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  4. Also, I interpret “finished paper” to mean “paper with a beginning, a middle, and an end” not necessarily a paper that has received all the revisions you intend to make to it. Editing my own comment: I think “complete paper” would probably be a better descriptor as “finished” could be interpreted as you will not be revising it.

    That said, I would actually support a move to make ASA competitions be based on extended abstracts like those for PAA.

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  5. I recently noticed that ASA / AllAcademic has begun to post the full-text January submission papers online for all of the world to see – is that something new?

    It certainly makes me more careful about what I’ll submit to ASA in the future in terms of making sure it’s REALLY ready to go out the door and that it’s something that I don’t mind having out there not in a journal – others’ thoughts on this?

    Almost every session I’ve been a part of in the past 6-7 years has people who send updated versions of the paper in August anyway… Shame that the January ones are the ones that go up…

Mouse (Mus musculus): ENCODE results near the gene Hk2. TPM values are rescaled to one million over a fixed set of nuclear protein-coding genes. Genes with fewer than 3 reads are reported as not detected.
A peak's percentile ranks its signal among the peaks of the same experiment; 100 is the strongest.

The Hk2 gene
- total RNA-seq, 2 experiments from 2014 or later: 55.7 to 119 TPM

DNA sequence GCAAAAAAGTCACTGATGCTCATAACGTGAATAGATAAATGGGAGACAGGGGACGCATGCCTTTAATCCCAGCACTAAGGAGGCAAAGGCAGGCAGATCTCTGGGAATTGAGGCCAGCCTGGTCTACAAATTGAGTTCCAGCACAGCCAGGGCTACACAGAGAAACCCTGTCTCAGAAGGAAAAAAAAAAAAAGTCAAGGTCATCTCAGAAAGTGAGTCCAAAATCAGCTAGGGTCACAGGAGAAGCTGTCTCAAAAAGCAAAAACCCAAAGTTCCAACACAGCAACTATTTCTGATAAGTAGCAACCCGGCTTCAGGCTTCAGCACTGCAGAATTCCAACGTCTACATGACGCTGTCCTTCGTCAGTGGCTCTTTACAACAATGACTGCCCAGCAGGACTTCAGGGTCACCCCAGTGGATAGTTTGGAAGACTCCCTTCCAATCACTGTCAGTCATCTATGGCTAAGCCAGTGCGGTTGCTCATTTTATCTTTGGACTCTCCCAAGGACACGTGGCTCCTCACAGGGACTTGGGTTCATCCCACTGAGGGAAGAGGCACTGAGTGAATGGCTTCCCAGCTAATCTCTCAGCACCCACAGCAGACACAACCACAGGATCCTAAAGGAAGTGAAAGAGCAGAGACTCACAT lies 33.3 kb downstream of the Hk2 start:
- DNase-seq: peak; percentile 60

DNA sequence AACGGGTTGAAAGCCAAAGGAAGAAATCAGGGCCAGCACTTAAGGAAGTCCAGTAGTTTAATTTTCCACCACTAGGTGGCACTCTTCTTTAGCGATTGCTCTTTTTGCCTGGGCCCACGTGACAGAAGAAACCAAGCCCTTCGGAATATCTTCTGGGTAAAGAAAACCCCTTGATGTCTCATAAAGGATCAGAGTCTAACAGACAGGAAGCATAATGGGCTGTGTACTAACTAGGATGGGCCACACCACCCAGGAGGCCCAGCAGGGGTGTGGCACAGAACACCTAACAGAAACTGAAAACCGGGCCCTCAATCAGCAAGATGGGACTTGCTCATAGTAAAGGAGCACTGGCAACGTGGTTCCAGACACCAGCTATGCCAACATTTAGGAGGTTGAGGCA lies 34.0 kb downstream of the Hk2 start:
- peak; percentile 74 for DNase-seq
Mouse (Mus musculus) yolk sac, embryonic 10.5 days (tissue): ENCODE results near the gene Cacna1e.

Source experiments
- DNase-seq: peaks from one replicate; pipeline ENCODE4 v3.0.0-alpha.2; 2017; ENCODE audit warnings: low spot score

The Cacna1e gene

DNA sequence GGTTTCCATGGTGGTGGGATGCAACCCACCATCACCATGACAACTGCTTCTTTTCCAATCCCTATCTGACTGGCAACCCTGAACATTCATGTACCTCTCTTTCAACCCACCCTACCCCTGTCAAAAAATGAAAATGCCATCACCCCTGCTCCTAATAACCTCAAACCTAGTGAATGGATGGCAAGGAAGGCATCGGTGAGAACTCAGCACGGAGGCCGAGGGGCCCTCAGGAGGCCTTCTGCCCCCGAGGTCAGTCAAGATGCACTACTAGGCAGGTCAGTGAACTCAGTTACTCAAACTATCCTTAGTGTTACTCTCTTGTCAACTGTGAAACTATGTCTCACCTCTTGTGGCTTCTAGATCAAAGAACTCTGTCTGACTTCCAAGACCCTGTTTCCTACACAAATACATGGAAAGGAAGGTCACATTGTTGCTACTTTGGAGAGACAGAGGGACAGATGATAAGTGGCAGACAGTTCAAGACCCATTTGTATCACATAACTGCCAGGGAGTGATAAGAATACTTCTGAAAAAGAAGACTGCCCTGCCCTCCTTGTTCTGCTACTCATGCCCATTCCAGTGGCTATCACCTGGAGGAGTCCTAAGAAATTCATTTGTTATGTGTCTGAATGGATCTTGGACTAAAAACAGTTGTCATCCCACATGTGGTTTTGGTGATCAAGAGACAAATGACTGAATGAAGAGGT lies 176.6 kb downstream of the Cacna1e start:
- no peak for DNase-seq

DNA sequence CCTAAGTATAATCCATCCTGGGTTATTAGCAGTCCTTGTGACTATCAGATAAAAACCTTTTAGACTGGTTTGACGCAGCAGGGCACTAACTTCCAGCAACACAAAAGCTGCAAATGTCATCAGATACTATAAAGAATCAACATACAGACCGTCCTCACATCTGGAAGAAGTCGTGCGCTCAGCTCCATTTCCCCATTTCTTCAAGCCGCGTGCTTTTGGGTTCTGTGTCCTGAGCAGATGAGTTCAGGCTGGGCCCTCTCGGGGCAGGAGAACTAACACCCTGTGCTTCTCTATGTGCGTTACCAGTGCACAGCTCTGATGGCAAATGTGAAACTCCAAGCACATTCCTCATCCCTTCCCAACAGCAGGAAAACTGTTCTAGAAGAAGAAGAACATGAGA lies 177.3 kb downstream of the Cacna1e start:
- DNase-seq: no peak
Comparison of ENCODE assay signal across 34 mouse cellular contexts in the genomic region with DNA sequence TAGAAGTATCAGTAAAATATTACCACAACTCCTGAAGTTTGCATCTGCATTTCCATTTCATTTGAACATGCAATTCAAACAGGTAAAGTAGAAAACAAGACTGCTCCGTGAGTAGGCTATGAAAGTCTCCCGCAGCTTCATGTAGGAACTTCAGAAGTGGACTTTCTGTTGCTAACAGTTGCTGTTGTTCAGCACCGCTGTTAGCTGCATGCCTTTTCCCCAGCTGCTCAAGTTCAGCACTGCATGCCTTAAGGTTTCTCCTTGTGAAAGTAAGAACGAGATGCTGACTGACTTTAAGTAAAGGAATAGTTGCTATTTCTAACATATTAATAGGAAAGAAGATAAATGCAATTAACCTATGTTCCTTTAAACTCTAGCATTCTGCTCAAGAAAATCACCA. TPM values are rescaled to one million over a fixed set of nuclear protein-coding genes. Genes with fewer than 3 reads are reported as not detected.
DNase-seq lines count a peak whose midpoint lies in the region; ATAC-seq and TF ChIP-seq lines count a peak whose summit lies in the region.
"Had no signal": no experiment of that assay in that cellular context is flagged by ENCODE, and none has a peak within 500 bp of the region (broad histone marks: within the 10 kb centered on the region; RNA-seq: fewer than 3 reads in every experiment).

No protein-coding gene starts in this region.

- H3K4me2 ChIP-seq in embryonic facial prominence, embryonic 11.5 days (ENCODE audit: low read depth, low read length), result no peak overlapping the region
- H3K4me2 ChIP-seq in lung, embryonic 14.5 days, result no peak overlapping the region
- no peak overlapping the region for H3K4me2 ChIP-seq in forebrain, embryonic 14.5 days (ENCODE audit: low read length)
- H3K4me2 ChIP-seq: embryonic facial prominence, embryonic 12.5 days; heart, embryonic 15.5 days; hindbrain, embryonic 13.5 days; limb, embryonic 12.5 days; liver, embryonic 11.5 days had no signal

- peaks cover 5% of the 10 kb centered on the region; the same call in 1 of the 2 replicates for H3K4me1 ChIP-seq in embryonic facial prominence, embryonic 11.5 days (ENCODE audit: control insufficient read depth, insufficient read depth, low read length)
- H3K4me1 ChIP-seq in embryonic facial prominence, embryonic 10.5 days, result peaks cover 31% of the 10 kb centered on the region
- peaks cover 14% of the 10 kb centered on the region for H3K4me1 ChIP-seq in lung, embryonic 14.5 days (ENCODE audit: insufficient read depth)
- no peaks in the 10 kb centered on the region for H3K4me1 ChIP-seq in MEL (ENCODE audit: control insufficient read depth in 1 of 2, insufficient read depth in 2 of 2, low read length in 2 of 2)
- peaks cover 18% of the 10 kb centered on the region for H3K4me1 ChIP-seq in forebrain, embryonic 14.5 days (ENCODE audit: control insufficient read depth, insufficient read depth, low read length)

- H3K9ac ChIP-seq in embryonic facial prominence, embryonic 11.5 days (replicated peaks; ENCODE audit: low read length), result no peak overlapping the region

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      1. Thanks and good to know!

        I didn’t submit to ASA this year – is that opt-out new?

        I must have missed it if it was there in past years!

        There doesn’t appear to be a way for me to remove it from the AllAcademic servers – if anyone finds a way of doing this, I would be very grateful to be able to remove part of my diss!

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      2. DD — as I write this, the submission system is still open. I just went in and changed the license agreement from “yes” to “no” on my paper, because I really don’t want it archived forevermore in its present state. (If the paper gets excluded because I changed one of the settings after the deadline, well, that’ll be one more reason not to renew my membership after my term as section officer is up.)

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  6. When we were all griping about dues and financial reports and such, some people active in ASA governance complained that we just griped in blogs instead of saying anything to ASA.